“We’ve always been the leaders of the family, of the church, of our local book club as conservative women, but it just hasn’t been on a national or federal scale,” Ms. Vismale said. But in politics, she added, “We’ve been letting men take the lead, and we can’t do that.”

Historically, those who do run have found little support from the national party. It isn’t just that the national Republican leadership doesn’t operate in primaries, where more than half of the Republican women who ran last year lost. There is also a sense among some Republican women that party leaders don’t value them.

“We are so welcomed in the background to help volunteer, to help spread information, but when it comes time for a woman to really step up into the spotlight, I almost feel like it’s crickets,” Elana Doyle, 26, said. “I admire that about the Democrats, how they embrace women and they put them on a pedestal and they say, ‘We need you.’”

Ms. Doyle said she was upset not only by the lack of Republican women in politics, but by the lack of Republican mothers. She plans to run for the Massachusetts Legislature in a few years, when her children — a 3-year-old girl and a 9-month-old boy — are older.

In the post-midterm reckoning, an array of Republican groups have come together, hoping to provide cumulatively what none of them can alone.

In addition to Ms. Conway’s group, there is Republican Women for Progress, Maggie’s List, She Leads and Winning for Women — and, as of this year, Elevate PAC, which Representative Elise Stefanik of New York created to support Republican women in congressional primaries.

Winning for Women and Elevate PAC, known as E-PAC, are focusing specifically on primaries. Early money — the founding principle of Emily’s List, whose name is short for Early Money Is Like Yeast — is particularly important for women, who often face greater challenges fund-raising than male candidates do. But very few groups on the right provide it.

E-PAC gives early funding to Republican women who meet certain criteria, including raising $250,000 in their first quarter. Ms. Stefanik speaks personally with candidates about budgeting, email lists and other granular aspects of campaigns.

In 2020, “there will be the cavalry coming in to support these very qualified, very talented women pre-primary,” Ms. Stefanik said.

Winning for Women, in addition to funding candidates and TV ads, has been recruiting candidates who don’t have traditional political backgrounds — something Democrats have done to great effect.

“Republican recruiters typically look at chambers of commerce or professional societies, which is great but mostly male-dominated,” said Olivia Perez-Cubas, a spokeswoman for the group. “I think the left does this very well. We’re kind of taking a page out of their playbook, finding women who are not traditional but highly qualified.”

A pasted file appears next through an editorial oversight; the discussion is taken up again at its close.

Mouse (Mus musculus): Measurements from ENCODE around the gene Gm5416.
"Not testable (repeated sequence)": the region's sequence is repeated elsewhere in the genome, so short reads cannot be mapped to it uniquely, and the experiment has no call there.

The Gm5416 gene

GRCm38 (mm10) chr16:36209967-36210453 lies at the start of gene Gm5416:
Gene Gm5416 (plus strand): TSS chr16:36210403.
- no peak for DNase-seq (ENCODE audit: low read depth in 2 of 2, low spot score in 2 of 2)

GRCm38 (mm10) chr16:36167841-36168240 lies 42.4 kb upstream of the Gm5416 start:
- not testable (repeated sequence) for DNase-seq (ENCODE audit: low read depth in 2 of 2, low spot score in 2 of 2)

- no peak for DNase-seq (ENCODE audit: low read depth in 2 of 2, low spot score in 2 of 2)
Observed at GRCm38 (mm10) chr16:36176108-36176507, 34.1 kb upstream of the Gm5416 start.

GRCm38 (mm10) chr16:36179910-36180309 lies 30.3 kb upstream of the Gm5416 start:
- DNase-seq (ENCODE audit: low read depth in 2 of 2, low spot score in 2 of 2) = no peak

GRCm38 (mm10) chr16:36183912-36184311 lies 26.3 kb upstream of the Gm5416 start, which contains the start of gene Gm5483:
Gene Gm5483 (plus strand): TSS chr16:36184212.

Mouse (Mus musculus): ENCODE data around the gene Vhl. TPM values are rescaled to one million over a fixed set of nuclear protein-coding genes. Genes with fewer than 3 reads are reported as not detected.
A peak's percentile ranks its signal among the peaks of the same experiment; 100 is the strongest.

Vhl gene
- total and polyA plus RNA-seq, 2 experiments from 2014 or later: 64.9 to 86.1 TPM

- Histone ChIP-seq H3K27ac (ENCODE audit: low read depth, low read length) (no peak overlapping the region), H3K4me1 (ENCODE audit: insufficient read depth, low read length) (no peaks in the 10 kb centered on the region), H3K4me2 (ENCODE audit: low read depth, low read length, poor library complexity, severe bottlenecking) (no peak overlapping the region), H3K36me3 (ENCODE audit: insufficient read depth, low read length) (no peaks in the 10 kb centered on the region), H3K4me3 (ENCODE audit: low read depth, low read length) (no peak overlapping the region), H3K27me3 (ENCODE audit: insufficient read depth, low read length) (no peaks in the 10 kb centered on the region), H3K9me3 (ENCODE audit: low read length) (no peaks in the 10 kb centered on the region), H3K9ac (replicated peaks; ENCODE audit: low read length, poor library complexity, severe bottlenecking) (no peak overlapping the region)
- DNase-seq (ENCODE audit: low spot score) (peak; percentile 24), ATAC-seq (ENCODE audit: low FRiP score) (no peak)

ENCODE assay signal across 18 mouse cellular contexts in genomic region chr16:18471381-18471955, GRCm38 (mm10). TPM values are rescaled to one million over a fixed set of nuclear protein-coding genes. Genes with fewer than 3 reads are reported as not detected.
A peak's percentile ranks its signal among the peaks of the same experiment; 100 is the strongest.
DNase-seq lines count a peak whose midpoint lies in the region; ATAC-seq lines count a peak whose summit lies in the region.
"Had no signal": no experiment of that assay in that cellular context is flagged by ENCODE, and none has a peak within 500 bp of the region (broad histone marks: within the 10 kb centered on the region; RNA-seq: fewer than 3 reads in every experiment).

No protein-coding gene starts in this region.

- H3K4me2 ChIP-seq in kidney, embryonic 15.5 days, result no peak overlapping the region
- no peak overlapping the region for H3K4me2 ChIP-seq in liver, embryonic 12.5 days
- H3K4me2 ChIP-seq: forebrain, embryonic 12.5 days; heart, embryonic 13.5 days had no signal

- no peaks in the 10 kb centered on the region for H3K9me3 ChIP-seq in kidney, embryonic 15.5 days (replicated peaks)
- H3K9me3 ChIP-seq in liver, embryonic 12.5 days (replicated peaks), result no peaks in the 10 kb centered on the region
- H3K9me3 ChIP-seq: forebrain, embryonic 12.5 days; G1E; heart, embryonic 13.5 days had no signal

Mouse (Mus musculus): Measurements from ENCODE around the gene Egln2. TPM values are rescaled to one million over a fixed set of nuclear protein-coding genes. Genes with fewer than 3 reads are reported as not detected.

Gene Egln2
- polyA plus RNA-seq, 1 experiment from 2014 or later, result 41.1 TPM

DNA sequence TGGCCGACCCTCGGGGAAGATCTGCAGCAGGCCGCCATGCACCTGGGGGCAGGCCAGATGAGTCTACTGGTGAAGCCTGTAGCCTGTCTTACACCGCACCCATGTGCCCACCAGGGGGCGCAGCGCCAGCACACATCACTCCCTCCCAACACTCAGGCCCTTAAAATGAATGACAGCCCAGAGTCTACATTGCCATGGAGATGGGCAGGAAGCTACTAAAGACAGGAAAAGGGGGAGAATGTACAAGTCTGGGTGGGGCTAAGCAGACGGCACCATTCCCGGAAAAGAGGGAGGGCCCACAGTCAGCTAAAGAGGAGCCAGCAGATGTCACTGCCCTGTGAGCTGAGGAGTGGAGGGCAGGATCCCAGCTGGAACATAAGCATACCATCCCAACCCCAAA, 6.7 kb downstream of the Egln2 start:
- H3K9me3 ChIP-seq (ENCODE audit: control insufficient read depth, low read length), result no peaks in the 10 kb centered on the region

She Should Run, a nonpartisan group, has been hosting events in workplaces, looking for women who are interested in leadership roles in their professional lives and encouraging them to translate those skills to politics. Its chief executive, Erin Loos Cutraro, said she and her colleagues were working hard to bring in more Republican women.

“It’s not that they don’t exist,” Ms. Loos Cutraro said. “It’s that they don’t naturally see themselves in this greater dialogue that’s happening around women running for office.”

She said it usually took a personal phone call from her to convince Republican women to participate in the group’s events.

“We need you at the table,” she said she told them. “And if not you, who?”

An early test of all of this organizing will be the Republican primary runoff on Tuesday in North Carolina’s Third Congressional District, where a pediatrician, Joan Perry, is running against State Representative Greg Murphy. Dr. Perry is backed by all 13 Republican women in the House, as well as several of the groups focused on Republican women. Outside groups have poured more than $1 million into the race.

All of this reflects a broader shift among Republican women: They are mobilizing to get themselves elected, because they no longer believe the party will do it.

The future of the Republican Party, not just Republican women, could depend on their success.

Without women, “we’re not going to win elections,” Ms. Perez-Cubas said. “That political reality is very in your face. You can’t miss it anymore.”Correction: July 9, 2019

An earlier version of this article misstated how many Republican women are running for the House in 2020, based on information from Representative Susan Brooks. There are 187 who have expressed interest in running, but not all of them have filed paperwork.

You can read this article here at www.nytimes.com